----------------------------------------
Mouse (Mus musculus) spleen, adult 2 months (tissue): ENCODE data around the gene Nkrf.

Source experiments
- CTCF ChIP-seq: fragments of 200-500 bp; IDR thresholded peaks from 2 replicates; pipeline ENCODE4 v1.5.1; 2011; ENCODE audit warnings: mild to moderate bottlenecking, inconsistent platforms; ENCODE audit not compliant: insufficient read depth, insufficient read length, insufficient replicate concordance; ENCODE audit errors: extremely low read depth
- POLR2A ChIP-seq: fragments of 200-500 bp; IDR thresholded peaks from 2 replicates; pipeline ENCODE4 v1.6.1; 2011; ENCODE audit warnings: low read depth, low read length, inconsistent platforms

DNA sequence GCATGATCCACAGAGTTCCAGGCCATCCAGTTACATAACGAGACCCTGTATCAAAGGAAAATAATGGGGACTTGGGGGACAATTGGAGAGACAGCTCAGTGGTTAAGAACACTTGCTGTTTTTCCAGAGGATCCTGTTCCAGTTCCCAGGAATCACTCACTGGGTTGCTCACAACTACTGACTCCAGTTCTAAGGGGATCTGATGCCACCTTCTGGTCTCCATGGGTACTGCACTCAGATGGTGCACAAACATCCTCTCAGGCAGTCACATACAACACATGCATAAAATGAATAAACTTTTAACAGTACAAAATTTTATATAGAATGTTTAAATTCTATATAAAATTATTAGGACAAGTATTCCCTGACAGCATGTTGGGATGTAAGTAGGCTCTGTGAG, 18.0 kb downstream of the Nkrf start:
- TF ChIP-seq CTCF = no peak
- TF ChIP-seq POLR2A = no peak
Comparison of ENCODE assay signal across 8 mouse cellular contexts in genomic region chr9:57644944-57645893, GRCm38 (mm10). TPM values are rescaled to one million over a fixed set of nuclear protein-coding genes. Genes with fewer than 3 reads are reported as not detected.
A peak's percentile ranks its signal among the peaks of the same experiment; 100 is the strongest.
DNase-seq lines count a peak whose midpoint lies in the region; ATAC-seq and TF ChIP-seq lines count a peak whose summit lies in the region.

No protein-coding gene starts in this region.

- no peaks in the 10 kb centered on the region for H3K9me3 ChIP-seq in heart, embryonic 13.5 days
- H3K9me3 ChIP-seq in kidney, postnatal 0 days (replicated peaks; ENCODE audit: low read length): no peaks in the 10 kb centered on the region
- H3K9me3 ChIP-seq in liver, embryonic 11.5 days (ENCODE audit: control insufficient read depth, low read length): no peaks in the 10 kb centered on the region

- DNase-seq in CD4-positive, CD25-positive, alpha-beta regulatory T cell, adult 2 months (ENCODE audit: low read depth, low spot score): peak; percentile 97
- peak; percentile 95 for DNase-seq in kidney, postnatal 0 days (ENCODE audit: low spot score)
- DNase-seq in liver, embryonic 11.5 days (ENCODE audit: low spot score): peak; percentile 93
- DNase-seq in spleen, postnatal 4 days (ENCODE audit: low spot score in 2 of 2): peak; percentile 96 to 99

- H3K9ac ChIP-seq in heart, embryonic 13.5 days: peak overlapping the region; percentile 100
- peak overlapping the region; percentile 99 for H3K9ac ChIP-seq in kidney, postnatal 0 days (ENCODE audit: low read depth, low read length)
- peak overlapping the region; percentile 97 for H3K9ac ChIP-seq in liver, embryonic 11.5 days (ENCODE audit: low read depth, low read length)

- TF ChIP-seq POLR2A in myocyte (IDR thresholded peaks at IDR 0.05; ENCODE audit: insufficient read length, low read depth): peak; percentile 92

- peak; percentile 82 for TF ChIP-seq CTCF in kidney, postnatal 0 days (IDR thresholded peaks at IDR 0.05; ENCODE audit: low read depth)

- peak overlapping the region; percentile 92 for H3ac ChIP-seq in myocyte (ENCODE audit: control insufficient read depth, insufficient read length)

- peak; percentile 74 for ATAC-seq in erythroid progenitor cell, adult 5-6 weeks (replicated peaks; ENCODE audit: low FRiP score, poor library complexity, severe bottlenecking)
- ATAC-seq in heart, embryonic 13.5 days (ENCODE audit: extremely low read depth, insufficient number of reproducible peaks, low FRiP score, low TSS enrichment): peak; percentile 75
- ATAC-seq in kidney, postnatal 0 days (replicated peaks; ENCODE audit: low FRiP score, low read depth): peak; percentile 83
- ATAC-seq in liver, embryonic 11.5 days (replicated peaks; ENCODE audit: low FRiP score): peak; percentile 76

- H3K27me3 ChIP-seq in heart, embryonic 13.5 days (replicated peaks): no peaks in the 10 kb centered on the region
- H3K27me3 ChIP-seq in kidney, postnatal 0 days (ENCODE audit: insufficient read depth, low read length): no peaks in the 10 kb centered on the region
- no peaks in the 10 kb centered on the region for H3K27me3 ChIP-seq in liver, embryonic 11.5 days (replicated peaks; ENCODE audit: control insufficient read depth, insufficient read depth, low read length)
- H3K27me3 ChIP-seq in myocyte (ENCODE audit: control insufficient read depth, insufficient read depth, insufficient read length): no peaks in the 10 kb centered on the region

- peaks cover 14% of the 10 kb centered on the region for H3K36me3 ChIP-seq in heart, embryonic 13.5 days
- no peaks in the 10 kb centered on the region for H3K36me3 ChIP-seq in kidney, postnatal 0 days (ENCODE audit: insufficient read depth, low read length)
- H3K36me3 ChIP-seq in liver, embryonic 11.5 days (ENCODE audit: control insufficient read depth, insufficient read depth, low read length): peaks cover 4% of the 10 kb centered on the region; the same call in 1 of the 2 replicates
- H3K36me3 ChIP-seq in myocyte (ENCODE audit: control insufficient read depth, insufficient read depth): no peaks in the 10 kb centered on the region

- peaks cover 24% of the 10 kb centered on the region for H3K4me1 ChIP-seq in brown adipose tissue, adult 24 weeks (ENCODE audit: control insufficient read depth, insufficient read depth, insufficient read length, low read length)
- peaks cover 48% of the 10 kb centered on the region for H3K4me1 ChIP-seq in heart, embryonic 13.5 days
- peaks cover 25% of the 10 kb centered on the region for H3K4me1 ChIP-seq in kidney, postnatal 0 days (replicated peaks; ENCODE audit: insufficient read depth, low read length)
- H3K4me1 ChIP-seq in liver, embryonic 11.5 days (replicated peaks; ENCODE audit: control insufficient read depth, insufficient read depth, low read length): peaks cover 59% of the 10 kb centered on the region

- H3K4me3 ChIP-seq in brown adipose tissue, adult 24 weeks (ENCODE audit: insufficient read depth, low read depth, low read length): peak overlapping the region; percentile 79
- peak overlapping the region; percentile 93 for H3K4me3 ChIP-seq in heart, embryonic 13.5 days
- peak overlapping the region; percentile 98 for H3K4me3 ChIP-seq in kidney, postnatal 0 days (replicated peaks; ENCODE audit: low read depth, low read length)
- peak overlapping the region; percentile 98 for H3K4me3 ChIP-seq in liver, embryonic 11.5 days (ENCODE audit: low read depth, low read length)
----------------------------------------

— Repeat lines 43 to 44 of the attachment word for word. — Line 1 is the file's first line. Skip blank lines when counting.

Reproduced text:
- peak overlapping the region; percentile 98 for H3K4me3 ChIP-seq in kidney, postnatal 0 days (replicated peaks; ENCODE audit: low read depth, low read length)
- peak overlapping the region; percentile 98 for H3K4me3 ChIP-seq in liver, embryonic 11.5 days (ENCODE audit: low read depth, low read length)